In the context of what happened a year ago, this post is totally self-centred and confessional. However, it seems like the best I can do from a perch somewhere in south London.
“There’s been an earthquake in Japan – doesn’t seem that bad though.” My flatmate at the time was also a ridiculously early riser.
It was before 7am and BBC News didn’t have much information – but one thing that they did know that was that it was in Tohoku. Which is where my family live – my grandmother, aunt and cousin – in Tagajo, about 20 minutes outside of Sendai.
I kept on with the morning routine of make-up, breakfast and bag-packing, aware of a rising sense of panic in my stomach. I spent the bus journey poring over Twitter, where a disaster was gradually unravelling on my timeline – piecemeal bits of detail starting building a picture.
Arriving in my office, I switched on the TV just in time to see the live helicopter pictures of the plain of water racing across miles of land, chewing up everything in its path like it was a living, breathing, predator. My colleague (I’m always first in the office – still Japanese, after all) found me glued to the TV. I was sent home, my bags fortuitously packed to head home to my parents’ that weekend anyway.
The phonecalls home to my mum were strange. When there’s nothing you can do, when there’s nothing you know, there’s nothing left but to resign to a slight level of denial and optimism. When you put the phone down, the house is still standing around you and you have to keep on going, which is impossible if you think the worst. So in those early hours I scoured Twitter for any evidence to back up my theory that everything was OK.
More information started to come in – Fukushima started exploding – the footage became gradually more horrifying. The blind optimism turned into the gnawing horror that a happy ending was gradually becoming impossible. I taught my mum how to use Twitter – it became our lifeline for a couple of days as I started Tweeting random strangers who mentioned our town and tried to build a map of updates.
We put messages up on the Google board and compulsively checked them every hour. And I looked at other ones – ones where people had responded, thinking that it might be some kind of weird indicator. The messages, in delivering the worst possible news over an online portal, were chilling.
It was the longest Friday. In the evening, as we were becoming slightly numb, we learned from some friends about the messageboard started by telecoms providers in Japan. Cellphones users texted their updates to a certain number and anyone plugging their loved one’s number into the website would be able to see them. My aunt and my grandmother don’t have mobile phones. My 21 year-old cousin Daisuke did. We punched in his number and it took the longest pause for us to process what came up on screen:
“私は生きている” [“I am alive”]
My mum, my sister and I were hysterical. He was OK – maybe my aunt and grandmother would be too. The next three days – until Monday – would be spent in limbo as we waited to hear about the fate of my aunt and grandmother (in her 80s and often in ill-health).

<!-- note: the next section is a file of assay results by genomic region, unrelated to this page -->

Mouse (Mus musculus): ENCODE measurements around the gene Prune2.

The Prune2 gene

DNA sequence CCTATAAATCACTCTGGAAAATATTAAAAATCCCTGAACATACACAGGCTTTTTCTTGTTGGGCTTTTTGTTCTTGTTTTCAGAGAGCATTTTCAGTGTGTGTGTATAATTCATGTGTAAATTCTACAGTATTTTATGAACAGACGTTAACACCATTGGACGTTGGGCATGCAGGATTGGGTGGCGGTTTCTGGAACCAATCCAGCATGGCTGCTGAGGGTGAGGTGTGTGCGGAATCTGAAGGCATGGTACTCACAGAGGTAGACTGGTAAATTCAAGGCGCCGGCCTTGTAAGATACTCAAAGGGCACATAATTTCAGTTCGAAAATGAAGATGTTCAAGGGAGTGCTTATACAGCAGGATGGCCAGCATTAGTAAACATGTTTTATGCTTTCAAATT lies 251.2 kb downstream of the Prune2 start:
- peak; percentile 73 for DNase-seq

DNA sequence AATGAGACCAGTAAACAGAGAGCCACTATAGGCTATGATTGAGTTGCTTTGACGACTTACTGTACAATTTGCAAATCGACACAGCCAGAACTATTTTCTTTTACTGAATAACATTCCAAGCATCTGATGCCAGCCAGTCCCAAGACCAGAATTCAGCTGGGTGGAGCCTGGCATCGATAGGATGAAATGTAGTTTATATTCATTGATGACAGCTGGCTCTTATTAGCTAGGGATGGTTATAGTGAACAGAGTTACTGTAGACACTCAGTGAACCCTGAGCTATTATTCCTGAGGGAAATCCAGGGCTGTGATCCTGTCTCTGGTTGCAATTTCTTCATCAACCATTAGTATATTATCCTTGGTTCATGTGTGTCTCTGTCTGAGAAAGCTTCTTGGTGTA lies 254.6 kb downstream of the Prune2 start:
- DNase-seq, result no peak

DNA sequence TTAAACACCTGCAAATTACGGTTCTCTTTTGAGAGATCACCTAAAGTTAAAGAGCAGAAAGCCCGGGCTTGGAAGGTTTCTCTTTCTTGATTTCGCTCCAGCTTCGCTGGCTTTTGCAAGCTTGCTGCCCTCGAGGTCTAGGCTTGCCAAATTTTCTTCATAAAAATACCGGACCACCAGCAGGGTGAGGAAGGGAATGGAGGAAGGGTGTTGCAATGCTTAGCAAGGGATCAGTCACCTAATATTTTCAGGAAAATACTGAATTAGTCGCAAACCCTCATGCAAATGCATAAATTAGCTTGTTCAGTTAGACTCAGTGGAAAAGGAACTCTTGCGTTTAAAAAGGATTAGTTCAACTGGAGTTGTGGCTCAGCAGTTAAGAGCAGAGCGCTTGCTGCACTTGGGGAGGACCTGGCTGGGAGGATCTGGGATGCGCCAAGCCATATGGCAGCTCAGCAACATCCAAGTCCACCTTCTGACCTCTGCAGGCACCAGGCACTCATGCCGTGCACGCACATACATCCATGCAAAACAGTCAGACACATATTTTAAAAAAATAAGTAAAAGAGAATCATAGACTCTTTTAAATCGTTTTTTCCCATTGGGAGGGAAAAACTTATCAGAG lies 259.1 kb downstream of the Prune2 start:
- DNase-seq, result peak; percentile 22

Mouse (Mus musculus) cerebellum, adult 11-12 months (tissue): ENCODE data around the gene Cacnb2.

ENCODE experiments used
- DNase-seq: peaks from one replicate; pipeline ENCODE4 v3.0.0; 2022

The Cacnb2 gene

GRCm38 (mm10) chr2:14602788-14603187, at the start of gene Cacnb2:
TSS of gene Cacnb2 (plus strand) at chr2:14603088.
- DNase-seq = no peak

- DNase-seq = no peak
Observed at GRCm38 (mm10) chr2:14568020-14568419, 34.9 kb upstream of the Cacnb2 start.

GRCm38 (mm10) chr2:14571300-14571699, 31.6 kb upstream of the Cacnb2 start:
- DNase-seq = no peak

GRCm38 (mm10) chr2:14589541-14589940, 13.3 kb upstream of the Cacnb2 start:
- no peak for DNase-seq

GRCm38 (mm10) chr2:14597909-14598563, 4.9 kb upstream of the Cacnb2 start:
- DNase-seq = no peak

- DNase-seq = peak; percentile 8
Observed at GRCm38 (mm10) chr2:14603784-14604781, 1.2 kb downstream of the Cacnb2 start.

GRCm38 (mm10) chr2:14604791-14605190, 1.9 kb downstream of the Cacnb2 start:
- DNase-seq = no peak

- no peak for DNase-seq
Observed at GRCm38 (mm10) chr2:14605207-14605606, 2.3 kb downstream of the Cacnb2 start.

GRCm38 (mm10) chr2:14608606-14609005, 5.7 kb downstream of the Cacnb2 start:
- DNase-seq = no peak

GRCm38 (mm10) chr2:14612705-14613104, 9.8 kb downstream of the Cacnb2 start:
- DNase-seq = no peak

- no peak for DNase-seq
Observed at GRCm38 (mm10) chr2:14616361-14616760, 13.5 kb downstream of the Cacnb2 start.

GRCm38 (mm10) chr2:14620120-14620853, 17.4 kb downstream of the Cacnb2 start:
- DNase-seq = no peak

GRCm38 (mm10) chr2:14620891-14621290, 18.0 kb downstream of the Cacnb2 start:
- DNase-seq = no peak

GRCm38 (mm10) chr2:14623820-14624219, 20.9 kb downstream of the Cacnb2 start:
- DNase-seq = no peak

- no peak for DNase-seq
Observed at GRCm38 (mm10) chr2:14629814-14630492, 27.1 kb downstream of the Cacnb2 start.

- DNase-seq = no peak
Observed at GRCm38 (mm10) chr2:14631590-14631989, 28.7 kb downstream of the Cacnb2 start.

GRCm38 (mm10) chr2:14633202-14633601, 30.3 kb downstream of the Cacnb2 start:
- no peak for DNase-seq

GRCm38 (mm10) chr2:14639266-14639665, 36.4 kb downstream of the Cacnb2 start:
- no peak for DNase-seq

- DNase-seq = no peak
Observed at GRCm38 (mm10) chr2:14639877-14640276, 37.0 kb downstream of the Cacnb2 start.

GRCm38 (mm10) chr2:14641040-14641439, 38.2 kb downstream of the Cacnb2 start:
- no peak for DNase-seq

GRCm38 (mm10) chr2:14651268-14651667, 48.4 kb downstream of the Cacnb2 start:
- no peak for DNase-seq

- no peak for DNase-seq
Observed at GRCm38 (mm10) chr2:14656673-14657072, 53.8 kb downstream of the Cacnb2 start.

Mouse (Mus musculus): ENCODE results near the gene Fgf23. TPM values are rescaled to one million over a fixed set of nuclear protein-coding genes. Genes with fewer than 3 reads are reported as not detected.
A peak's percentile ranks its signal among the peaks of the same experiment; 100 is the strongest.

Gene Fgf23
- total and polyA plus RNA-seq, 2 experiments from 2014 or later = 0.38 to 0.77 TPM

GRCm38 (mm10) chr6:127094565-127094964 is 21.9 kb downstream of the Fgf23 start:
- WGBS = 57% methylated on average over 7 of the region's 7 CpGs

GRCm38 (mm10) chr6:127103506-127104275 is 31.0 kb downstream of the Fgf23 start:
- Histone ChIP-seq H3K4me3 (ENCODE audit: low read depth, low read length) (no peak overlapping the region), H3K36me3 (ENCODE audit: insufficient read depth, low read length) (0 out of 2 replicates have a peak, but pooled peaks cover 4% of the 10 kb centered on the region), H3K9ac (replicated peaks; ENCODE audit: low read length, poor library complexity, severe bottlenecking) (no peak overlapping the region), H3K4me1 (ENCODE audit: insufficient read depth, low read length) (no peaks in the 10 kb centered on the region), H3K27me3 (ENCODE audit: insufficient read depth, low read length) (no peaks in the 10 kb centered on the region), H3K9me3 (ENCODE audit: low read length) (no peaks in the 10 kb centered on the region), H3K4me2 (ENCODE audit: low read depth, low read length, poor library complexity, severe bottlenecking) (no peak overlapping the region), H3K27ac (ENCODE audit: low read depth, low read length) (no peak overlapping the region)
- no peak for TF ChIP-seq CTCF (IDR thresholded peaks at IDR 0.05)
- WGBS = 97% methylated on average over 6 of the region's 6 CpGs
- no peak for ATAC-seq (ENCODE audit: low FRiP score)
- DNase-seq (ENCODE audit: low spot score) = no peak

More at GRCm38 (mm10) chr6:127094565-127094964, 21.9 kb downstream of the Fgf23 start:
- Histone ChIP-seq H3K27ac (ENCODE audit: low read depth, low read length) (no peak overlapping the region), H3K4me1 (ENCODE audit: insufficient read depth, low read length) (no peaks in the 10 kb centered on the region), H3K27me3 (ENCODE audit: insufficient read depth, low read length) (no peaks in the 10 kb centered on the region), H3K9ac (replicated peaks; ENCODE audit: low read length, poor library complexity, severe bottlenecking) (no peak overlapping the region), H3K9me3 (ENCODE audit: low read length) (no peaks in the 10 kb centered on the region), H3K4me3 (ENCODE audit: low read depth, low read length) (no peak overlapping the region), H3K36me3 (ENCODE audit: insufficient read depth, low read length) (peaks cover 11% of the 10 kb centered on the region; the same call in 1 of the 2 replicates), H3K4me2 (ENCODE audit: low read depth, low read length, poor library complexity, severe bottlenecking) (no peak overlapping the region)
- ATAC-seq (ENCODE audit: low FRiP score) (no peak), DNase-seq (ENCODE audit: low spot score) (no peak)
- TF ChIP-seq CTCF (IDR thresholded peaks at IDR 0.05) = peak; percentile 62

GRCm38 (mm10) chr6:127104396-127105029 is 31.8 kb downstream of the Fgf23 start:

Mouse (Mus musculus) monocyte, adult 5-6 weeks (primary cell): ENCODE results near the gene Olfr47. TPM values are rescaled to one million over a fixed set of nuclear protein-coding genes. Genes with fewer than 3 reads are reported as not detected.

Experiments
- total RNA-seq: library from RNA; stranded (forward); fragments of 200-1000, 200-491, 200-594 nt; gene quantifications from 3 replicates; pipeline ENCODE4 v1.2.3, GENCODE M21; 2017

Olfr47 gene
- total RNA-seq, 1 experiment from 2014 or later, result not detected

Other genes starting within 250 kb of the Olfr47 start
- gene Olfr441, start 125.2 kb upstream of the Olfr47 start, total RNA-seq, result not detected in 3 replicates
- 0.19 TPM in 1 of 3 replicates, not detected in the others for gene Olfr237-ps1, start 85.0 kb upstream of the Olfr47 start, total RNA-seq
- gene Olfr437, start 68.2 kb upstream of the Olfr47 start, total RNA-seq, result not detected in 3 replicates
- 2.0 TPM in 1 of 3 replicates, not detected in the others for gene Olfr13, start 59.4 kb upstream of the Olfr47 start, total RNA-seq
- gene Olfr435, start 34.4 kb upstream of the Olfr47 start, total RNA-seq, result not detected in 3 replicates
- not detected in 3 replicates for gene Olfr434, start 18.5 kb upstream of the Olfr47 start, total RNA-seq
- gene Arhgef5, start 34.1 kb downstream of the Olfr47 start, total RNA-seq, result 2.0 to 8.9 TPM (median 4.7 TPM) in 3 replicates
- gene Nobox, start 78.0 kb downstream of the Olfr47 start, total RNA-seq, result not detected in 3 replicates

We finally got through to them – my cousin had been in Sendai at college and had taken shelter in the gym. My aunt and grandmother had also been in Sendai – at the hospital. With unbelievable timing, my grandmother had suffered a stroke the day before the tsunami, so she and my aunt had been in Sendai when the earthquake hit. It might have saved their lives.
They had been incredibly fortunate – the house, the same that my mother grew up in and build out of wood in the traditional style – was still habitable. There was no running water, but the power was coming back. All my mum could do was sob ‘I’m sorry’ down the phone, but it was more than the rest of us.
I’ve not been back since. I know that so much has been restored – our local supermarket, which was up to its second storey in water, is working again. The train to Sendai, on the same line as the carriage that was swept away, was up and running a few weeks later.
A few miles away, there are towns that may or may not ever exist again. In the next prefecture, a story of nuclear neglect and mismanagement is becoming more horrifying every day. My cousin is graduated and can’t get a job.
Everything only started to hit a few days later. It was as the admiring reports of the stoic bravery of the affected began to come in. Even those people who had lost everything and everyone queued patiently for their rations, searching diligently for what was theirs and not touching what wasn’t. The patience and endurance of everyone affected was unfailingly moving, pronouncing the human aspect of the disaster above anything else.
In the year afterwards, this has never failed. But I’ve also been happy to see flashes of much-needed anger. There has been a wavering at the seat of power – an unwillingness to take responsibility and a quibbling instead of taking action. Actions symptomatic of what is so often wrong in Japanese business and government. Hearing voices of anger – particularly concerning the lack of information around the Fukushima Daiichi reactor – is important and very welcome. Stoicism has served a great purpose – this is a great opportunity for change.
I’m proud to have my roots in Miyagi and thankful for all that I am lucky enough to have been left. There’s not an awful lot left to say – except thank you to everyone who helped me, my family and everyone who was involved. Better said below: